Book Image

C++ Fundamentals

By : Antonio Mallia, Francesco Zoffoli
Book Image

C++ Fundamentals

By: Antonio Mallia, Francesco Zoffoli

Overview of this book

C++ Fundamentals begins by introducing you to the C++ compilation model and syntax. You will then study data types, variable declaration, scope, and control flow statements. With the help of this book, you'll be able to compile fully working C++ code and understand how variables, references, and pointers can be used to manipulate the state of the program. Next, you will explore functions and classes — the features that C++ offers to organize a program — and use them to solve more complex problems. You will also understand common pitfalls and modern best practices, especially the ones that diverge from the C++98 guidelines. As you advance through the chapters, you'll study the advantages of generic programming and write your own templates to make generic algorithms that work with any type. This C++ book will guide you in fully exploiting standard containers and algorithms, understanding how to pick the appropriate one for each problem. By the end of this book, you will not only be able to write efficient code but also be equipped to improve the readability, performance, and maintainability of your programs.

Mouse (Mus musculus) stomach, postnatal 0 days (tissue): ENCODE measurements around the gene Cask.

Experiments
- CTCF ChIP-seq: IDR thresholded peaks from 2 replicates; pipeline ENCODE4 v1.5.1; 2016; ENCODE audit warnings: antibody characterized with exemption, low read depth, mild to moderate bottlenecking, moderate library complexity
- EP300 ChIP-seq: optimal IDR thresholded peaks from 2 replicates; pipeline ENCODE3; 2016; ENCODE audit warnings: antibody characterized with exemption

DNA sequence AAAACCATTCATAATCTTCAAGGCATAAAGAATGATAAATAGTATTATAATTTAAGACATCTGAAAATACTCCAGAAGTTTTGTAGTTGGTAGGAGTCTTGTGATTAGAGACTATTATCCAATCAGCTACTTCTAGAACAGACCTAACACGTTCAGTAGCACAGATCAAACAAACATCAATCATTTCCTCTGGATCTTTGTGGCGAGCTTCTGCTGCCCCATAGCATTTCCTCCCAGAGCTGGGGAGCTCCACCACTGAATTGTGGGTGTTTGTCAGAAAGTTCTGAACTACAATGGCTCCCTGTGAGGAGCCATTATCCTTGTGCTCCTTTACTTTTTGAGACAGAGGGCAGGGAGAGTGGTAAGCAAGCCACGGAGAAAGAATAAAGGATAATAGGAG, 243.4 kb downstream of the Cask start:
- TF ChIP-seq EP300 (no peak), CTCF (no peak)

Table of Contents (9 chapters)
C++ Fundamentals

Nested Class Declarations

Inside the scope of a class, we can declare more than just data members and member functions; we can declare a class inside another class. These classes are called nested classes.

Since a nested class declaration happens inside the outer class, it has access to all the declared names as if it were part of the outer class: it can access even private declarations.

On the other hand, a nested class is not associated with any instance, so it can only access static members.

To access a nested class, we can use the double colon (::), similar to accessing static members of the outer class. Let's examine the following example:

// Declaration
class Coordinate {
  struct CoordinateDistance {
    float x = 0;
    float y = 0;
    static float walkingDistance(CoordinateDistance distance);
// Create an instance of the nested class CoordinateDistance
Coordinate::CoordinateDistance distance;

/* Invoke the static method walkingDistance declared inside the nested class CoordinateDistance...